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Using Food to Support Mental Health

Did you know that food doesn’t just affect your gut, it affects your brain? Or that certain foods can trigger anxiety or depression?
In fact, your gut has so much to do with your mental health it’s been dubbed your “second brain”. This is something we see time and time again in our practice. By using certain foods and proper gut care, many of our clients see a huge relief in their mental health symptoms. Even one of our nutritionists, who has both IBD and depression but was eating pretty healthy, saw a major difference. But how does this happen?


Your gut covers everything in your digestive tract, but in terms of gut health the intestines get special attention. It’s almost like a city: you’ve got workers that digest your food, your food acting as commuters, and your bacteria and gut walls acting as law enforcement. This city manufactures 95% of your serotonin (the neurotransmitter that antidepressants enhance), houses 70% of your immune system, and does this all while whisking away everything you eat. It really is quite the powerhouse. 

gut health benefits
leaky gut syndrome

But then come in the troublemakers: certain foods and additives like to kill off the law enforcement good bacteria and scribble graffiti on your gut walls to damage them. They bring in their buddies, bad bacteria and inflammation, and have them set up camp. They chip away at your gut wall until substances leak through. At this point, the city is compromised and no longer working properly. With the barrier breached and invaders on the move, the rest of your body becomes on high alert.


It doesn’t stop there.



There’s a highway between your gut and your brain called the vagus nerve. This enables a system of communication. Through this gut-brain axis, your gut tells your brain it’s in distress. Your brain responds by changing your mood. We used to think that mental health issues caused gut disorders, but now research indicates it’s the other way around. Your gut acts as a quite persuasive voice when it comes to mental health.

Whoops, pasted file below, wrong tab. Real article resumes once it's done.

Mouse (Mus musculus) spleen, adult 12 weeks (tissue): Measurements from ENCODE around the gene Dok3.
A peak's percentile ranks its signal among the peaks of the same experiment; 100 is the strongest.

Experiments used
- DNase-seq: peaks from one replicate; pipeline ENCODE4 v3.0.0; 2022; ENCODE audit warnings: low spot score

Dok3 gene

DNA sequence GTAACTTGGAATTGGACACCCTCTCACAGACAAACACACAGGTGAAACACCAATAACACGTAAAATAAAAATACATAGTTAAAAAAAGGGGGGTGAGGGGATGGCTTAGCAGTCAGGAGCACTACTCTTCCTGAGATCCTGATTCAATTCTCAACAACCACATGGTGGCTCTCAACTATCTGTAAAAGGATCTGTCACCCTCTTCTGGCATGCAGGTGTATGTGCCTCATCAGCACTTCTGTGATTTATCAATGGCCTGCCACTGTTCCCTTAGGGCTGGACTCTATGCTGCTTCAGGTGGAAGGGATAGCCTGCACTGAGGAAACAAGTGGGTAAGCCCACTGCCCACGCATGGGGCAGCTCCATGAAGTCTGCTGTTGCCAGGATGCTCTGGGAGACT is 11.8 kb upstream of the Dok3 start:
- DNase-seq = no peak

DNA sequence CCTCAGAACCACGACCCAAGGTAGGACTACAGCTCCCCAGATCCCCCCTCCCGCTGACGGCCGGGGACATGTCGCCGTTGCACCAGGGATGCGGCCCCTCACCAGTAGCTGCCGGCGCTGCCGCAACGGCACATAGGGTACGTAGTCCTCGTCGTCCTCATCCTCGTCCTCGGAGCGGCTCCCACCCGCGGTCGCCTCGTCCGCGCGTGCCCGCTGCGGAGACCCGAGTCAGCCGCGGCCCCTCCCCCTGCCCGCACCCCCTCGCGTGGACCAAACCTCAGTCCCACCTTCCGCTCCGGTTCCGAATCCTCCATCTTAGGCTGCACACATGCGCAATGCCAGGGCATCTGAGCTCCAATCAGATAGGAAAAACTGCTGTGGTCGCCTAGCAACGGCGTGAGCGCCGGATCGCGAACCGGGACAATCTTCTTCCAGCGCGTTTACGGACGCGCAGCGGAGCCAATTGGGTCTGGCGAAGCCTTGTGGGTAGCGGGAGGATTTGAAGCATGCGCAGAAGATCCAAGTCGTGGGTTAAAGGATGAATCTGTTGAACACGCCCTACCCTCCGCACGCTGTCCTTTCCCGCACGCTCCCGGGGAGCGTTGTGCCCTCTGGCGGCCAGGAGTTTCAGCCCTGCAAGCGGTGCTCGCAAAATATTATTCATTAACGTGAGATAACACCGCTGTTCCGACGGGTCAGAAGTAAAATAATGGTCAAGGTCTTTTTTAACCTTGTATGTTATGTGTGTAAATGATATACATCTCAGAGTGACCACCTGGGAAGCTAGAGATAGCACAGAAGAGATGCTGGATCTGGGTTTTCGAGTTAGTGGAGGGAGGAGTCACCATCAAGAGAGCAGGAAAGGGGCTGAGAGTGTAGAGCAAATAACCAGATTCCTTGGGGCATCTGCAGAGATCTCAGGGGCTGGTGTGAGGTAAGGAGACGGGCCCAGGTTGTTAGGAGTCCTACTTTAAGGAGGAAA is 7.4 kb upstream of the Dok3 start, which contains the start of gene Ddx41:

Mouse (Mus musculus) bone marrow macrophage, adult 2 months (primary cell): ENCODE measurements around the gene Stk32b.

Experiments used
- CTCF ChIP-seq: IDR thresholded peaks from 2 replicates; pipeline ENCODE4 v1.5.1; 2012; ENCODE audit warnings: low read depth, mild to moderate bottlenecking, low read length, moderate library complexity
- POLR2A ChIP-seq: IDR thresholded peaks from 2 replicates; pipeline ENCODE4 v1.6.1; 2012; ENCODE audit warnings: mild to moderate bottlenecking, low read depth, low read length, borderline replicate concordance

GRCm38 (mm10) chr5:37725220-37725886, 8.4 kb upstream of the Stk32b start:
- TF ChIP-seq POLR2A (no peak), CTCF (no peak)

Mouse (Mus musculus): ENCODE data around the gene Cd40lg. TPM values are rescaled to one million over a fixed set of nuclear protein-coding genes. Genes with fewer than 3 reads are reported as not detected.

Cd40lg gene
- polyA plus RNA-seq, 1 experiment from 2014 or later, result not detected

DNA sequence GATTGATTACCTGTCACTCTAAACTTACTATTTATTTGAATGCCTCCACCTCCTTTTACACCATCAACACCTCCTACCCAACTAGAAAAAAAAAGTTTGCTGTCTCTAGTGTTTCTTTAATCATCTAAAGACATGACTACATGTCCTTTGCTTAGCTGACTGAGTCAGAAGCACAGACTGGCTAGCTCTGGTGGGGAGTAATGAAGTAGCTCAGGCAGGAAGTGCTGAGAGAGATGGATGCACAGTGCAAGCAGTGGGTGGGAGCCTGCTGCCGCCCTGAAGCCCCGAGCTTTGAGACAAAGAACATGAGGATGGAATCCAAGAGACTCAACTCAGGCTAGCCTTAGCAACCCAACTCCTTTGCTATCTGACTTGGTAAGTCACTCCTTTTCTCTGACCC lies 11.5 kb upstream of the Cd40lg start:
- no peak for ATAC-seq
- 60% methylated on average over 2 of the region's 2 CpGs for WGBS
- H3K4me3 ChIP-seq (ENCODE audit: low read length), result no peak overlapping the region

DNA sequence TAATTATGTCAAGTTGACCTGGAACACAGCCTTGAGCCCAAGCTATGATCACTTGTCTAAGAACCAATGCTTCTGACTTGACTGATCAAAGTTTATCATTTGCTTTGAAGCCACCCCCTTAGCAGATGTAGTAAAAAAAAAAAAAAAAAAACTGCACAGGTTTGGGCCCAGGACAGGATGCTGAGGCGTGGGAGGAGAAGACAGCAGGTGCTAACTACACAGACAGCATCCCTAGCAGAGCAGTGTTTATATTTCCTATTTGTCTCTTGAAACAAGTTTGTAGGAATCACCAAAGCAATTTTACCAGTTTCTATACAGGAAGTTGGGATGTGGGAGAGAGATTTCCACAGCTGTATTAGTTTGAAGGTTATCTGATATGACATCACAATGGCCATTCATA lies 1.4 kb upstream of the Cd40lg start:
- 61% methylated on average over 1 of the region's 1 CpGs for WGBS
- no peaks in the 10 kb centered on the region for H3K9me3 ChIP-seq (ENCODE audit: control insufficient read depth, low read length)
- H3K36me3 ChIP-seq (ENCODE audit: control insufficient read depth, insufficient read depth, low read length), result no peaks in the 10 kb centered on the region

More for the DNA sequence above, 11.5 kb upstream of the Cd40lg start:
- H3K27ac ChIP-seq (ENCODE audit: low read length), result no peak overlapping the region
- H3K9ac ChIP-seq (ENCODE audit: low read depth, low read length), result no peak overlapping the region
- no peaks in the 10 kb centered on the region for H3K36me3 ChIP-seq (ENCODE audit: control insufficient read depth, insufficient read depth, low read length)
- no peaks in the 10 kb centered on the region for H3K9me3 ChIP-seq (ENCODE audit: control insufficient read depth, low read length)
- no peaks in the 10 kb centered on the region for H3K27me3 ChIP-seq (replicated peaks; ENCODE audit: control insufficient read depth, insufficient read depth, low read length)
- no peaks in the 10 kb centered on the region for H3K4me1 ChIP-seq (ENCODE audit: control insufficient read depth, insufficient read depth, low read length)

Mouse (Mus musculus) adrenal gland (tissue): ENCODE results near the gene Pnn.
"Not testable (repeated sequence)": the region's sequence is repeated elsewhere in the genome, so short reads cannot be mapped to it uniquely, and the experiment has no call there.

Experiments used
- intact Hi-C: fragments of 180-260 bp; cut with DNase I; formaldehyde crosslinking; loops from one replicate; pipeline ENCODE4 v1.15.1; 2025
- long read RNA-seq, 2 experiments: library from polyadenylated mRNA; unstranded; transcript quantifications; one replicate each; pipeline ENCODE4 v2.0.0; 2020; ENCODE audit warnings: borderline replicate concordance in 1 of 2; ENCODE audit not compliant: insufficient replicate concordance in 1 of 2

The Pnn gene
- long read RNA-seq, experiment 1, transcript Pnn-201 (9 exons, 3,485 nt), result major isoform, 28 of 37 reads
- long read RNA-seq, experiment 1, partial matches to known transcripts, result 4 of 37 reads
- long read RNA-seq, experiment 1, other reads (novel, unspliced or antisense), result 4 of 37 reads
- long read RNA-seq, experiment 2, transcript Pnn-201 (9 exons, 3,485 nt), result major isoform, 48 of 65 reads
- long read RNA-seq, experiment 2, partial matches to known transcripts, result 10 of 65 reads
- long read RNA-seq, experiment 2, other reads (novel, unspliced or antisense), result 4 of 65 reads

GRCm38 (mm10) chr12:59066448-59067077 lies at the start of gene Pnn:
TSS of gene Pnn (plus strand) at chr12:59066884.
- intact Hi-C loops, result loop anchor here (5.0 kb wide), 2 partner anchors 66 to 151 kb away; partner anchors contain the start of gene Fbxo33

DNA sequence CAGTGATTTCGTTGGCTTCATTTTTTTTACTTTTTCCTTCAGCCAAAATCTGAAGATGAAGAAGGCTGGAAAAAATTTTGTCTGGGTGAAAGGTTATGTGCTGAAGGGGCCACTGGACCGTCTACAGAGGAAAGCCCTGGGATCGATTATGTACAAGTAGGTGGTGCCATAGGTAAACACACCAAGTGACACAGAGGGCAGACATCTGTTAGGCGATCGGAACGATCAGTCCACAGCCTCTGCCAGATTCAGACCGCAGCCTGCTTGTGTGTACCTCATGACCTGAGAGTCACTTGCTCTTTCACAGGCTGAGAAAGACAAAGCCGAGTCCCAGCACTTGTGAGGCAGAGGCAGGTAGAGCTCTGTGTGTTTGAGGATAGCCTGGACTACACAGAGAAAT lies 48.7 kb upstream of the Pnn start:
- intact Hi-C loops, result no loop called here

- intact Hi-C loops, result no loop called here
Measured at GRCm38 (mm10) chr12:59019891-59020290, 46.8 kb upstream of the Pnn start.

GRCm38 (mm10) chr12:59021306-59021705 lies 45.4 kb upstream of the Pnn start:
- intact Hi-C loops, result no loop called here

gut-brain axis
microbiota affecting mental health

The good news is you can help fight this through a nutritional counterattack.  The recommendations change depending on if you’re struggling with anxiety, depression, ADHD, or PTSD. But there’s some overlap between them all:


  • Get plenty of fiber: fiber exercises your gut and feeds your good bacteria. 
  • Focus on mono-unsaturated fatty acids, especially Omega 3s: these help your body fight inflammation
  • Reduce refined sugars: refined sugars wreak havoc on your gut health and promote inflammation, triggering changes in mood
  • Choose foods high in probiotics and prebiotics: these help populate your gut with good bacteria and help lower inflammation

This is by no means an exhaustive list, but it’s an excellent start for anyone wishing to move their health in the right direction. You can’t go wrong by giving your gut what it needs. 

We’re here to help you through this process.

You can give us a call at 603-225-2747, email us at [email protected], or stop by at 239 Loudon Rd, Concord NH. 


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